The announcement of star college football player Michael Sam that he was gay sent shockwaves through the sports world. The reigning SEC defensive player of the year is considered a mid-round prospect in May’s NFL draft and is likely to end up on an NFL team and become the first openly gay player in a major American professional sport. One of the vocal voices in the football world on Sam’s situation has been former NFL wide receiver Donte’ Stallworth who spent a decade in the league on six teams, including the New Orleans Saints, Philadelphia Eagles, and New England Patriots.
Darren Sharper, a Pro Bowl free safety who won a Super Bowl with the New Orleans Saints in 2009, has been indicted on two counts of rape in California and is under investigation in three other states as well.
Darren Sharper had a Hall of Fame worthy career in the NFL. As a free safety for the Green Bay Packers, Minnesota Vikings, and New Orleans Saints, Sharper nabbed 63 interceptions, 7th all time in the history of the league, while making 5 Pro Bowls and being named to the NFL’s All-Decade team for the 2000s. But the former NFL star may also be a serial rapist. Sharper is being investigated in seven rapes and 11 druggings across four states in the past six months.
A century before Saturday’s Slam Dunk Contest, someone literally “changed the game.”
This Saturday the NBA will unveil yet another iteration on the Slam Dunk Contest. Through its three decades the annual All-Star Game has undergone plenty rule changes - the reduction of rounds, a Wheel of Fortune-style “retro wheel,” and more – but Saturday promises the most drastic one yet. No longer will the dunkers compete against each other as individuals. Instead, six high flyers will be divided by conference into two competing teams. This is the latest twist on an old feat.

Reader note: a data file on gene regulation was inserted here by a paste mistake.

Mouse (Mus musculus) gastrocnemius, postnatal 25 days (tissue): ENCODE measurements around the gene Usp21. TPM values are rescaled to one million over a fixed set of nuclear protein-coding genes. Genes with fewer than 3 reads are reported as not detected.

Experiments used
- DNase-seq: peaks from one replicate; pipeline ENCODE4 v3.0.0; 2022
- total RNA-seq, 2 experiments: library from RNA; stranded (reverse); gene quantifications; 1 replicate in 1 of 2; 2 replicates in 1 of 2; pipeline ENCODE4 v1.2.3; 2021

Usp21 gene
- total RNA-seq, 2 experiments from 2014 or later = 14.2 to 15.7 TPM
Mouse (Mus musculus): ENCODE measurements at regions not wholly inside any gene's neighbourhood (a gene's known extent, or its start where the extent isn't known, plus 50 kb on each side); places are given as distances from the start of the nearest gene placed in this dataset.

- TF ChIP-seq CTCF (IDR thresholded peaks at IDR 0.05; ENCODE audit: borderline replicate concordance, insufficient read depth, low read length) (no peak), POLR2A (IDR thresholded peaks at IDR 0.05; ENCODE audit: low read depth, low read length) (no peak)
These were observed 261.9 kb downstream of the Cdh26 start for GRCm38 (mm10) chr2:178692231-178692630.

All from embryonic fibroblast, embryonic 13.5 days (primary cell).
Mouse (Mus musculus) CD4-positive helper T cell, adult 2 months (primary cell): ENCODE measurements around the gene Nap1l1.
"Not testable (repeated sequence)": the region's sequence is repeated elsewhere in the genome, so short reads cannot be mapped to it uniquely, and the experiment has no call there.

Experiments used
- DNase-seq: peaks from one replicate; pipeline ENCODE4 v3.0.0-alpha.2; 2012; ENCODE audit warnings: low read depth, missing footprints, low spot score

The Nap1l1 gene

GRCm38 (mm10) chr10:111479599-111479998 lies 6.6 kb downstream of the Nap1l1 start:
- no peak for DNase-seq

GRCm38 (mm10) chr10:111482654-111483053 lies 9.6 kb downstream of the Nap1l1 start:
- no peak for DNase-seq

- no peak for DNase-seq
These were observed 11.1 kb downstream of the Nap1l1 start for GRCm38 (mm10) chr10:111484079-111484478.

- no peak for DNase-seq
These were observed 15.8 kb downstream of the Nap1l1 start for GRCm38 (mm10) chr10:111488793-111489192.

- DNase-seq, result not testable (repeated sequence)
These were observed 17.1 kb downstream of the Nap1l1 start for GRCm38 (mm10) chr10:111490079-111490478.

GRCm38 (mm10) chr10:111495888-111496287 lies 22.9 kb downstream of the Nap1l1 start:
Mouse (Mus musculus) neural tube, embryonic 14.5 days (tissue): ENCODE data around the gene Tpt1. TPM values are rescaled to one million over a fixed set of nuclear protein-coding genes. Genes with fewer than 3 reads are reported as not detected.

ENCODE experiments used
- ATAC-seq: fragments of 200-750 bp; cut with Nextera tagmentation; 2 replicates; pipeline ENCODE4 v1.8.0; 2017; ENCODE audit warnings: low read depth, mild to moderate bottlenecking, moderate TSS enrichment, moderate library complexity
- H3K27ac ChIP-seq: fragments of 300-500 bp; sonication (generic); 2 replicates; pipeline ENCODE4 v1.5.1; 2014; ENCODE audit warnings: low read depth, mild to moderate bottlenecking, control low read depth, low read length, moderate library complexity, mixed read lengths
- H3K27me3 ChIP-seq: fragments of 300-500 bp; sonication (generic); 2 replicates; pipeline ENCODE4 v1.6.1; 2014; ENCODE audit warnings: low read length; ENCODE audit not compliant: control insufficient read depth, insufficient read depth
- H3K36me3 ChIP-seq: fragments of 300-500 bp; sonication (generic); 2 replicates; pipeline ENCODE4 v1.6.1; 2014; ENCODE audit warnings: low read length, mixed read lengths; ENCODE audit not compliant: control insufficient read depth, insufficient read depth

It’s all magical until ‘House of Cards’ is finished, the Internet goes down, and you’re about to go full-on Jack Torrance. Here are the 10 steps of (maybe) surviving a major snowstorm.
Stage One: AnticipationBegins: When you are watching the frowny-face weatherman gesture at a precipitation map that covers the entire Western Hemisphere and you think to yourself, “Hey! This weather event just might be my ticket out of going to work!” Yes. This is what you’ve been waiting for… a chance to kick back, watch some Olympics, ingest 3,500 calories’ worth of cookie dough in an hour, and “work” remotely.Ends: When your boss sends out a superficially friendly email reminding everyone to stay safe on the way to the office tomorrow.
How a transgender Google exec seized control of the Occupy Wall Street Twitter feed—and set off a vicious war within the movement’s ranks.
With one tweet—“This Twitter handle is now back under the management of its founder: @JustineTunney. Let’s start a revolution”—and an accompanying selfie of a short-haired, bespectacled transwoman sporting a statement necklace, the faceless revolution had a face. In early February, the stale Occupy Wall Street Twitter feed, @OccupyWallSt—once filled with rousing calls to action, links to petitions, and retweets of fellow activists—was suddenly flooded with impassioned exhortations to join the revolution, statements of philosophy and politics, and nostalgia for the good old days of Zuccotti Park circa 2011.
Niagara Falls has partially frozen over for the second time this year, giving tourists a one-of-a-kind photo op, and a reason to brave the frozen U.S.-Canada border.
As hangovers cleared, on panels and in booths, Day 2’s momentum drained away from the GOP’s aging “values” peddlers—in favor of the young, energetic followers of Rand Paul.